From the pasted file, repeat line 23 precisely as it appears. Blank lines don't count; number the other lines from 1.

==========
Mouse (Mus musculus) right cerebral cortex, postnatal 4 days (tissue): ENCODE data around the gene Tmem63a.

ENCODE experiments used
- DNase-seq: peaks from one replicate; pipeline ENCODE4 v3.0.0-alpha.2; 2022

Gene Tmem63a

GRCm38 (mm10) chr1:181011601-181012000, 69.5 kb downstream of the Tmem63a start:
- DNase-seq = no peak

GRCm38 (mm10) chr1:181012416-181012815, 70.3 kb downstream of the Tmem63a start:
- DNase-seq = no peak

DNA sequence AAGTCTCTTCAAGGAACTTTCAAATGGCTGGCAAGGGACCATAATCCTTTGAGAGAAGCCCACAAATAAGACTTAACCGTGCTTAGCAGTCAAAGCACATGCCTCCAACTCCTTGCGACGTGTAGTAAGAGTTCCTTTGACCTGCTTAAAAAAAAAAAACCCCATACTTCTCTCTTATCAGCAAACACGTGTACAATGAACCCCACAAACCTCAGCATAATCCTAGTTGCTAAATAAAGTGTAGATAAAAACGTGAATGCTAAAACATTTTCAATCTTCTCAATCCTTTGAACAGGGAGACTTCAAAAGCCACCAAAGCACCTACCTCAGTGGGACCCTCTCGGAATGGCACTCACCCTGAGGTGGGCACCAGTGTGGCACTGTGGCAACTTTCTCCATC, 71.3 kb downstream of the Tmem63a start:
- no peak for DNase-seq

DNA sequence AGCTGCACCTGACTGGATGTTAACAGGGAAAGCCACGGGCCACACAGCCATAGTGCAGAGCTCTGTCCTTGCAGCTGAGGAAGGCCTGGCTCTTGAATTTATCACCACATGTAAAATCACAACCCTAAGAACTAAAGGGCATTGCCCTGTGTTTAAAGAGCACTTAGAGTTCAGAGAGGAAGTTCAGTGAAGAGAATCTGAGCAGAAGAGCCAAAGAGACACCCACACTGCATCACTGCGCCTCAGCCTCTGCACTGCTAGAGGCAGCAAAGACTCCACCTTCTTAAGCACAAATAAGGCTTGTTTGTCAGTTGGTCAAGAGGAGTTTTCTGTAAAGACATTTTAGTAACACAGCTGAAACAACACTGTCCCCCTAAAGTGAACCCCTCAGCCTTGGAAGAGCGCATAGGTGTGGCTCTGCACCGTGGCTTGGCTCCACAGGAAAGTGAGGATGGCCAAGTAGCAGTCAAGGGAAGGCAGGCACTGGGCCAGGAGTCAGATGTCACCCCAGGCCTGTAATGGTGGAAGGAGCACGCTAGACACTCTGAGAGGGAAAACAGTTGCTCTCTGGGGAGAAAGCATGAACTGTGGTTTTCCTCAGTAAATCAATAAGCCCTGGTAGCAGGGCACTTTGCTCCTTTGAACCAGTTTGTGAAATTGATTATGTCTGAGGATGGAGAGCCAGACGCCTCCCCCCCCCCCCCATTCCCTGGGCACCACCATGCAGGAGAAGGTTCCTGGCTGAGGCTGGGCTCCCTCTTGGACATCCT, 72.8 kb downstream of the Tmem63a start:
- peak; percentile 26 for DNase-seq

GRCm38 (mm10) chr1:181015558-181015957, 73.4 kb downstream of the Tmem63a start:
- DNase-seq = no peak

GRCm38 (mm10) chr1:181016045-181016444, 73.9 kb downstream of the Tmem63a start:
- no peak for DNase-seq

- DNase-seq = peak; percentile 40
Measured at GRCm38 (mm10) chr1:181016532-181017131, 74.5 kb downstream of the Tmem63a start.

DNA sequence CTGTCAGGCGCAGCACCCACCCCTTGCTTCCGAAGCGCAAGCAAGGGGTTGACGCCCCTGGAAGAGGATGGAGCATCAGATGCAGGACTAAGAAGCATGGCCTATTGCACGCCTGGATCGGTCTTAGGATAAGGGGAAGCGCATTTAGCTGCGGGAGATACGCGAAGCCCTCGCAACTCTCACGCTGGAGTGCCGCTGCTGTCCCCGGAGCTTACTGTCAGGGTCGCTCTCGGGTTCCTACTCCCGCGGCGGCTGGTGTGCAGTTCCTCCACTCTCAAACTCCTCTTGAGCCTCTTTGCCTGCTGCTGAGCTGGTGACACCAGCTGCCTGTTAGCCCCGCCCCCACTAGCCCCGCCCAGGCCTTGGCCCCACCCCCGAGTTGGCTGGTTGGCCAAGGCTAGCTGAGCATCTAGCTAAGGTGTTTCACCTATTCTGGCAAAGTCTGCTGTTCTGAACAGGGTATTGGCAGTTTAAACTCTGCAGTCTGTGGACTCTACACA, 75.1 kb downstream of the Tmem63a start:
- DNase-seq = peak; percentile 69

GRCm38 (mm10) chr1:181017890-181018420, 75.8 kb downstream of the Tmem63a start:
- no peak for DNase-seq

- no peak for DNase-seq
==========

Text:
- no peak for DNase-seq